The latest Next.js Version 13 offers an enhanced upgrade from its predecessor, boasting exciting new features and substantial performance improvements. However, with these developments come certain trade-offs compared to the previous version. In the following section, we will delve into a detailed review of these advantages, improvements, and the associated trade-offs.

Here are some of the trade-offs and advantages of using Next.js 13:


  • The move to Turbopack compiler as a replacement for Webpack shows a drastic reduction in build time, improving the development experience.
  • Next.js 13 is compatible with React 18 and all its new features (Server-side Component, React Streaming, etc.).
  • Improved image optimization and styling - version 13 has an improved Image component with an enhanced optimization service and improved styling for the component.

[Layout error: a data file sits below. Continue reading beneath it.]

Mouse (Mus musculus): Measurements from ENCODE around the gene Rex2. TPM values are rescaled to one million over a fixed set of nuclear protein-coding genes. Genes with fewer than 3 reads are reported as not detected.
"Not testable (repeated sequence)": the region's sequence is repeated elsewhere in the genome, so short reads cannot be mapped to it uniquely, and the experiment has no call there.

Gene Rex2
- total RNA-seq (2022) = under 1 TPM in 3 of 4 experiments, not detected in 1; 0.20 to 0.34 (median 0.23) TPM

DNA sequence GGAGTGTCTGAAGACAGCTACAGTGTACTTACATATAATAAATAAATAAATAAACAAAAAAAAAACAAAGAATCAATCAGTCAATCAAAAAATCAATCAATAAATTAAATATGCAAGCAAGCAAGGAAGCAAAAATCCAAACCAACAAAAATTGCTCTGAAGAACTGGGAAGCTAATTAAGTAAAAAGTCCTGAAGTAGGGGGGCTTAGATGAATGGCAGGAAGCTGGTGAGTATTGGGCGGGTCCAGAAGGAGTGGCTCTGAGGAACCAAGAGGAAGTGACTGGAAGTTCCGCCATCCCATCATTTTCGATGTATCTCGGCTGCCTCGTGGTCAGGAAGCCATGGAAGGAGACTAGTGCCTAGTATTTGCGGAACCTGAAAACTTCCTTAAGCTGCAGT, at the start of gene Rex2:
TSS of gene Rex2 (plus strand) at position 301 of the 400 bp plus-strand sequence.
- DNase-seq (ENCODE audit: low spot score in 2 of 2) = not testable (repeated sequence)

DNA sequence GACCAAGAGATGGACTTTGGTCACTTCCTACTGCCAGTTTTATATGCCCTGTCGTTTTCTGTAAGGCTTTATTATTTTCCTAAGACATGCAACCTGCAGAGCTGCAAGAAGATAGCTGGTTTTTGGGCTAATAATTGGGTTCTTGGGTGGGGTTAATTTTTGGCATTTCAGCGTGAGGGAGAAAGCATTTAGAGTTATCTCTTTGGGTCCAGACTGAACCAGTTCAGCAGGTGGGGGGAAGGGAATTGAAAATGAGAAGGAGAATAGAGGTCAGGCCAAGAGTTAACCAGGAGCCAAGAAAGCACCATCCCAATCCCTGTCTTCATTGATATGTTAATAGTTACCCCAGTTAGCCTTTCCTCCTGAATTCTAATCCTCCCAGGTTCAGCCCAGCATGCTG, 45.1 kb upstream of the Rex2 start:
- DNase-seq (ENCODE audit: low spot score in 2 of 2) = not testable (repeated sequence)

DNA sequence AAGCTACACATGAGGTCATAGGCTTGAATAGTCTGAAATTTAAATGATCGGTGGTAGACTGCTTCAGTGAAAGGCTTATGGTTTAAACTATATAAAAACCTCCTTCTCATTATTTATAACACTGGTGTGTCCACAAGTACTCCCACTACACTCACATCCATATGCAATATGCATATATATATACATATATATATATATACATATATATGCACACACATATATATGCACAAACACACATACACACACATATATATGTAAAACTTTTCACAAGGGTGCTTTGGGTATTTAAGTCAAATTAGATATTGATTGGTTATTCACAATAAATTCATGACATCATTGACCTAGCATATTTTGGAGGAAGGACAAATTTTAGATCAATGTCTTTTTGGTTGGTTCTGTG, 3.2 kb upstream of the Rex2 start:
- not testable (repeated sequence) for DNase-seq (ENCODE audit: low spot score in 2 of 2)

• Improved User Experience - Next.js version 13 enhances the user experience by implementing partial rendering of the available webpage components concurrently while data for other components is being fetched. This technique eliminates the need to wait until all data is fetched before starting the rendering process.


  • With version 13 being relatively new and the app directory just out of beta in 13.4, there is a high chance of bugs and application breaking.
  • Learning curve - working with the new app directory and some of the new features might pose a learning curve.
  • Since the version is relatively new, some community libraries might not be updated to support the features in Next.js 13.
  • The update to version 13 might lead to the deprecation of legacy code or older features.

File Structure

Next.js is zero-config from the very beginning.

 ├── app
 │ ├── favicon.ico
 │ ├── globals.css
 │ ├── layout.tsx
 │ └── page.tsx
 ├── public
 │ ├── next.svg
 │ └── vercel.svg
 ├── .eslintrc.json
 ├── .gitignore
 ├── next-env.d.ts
 ├── next.config.js
 ├── package-lock.json
 ├── package.json
 ├── postcss.config.js
 ├── tailwind.config.js
 └── tsconfig.json

Every file in directory is a lambda function.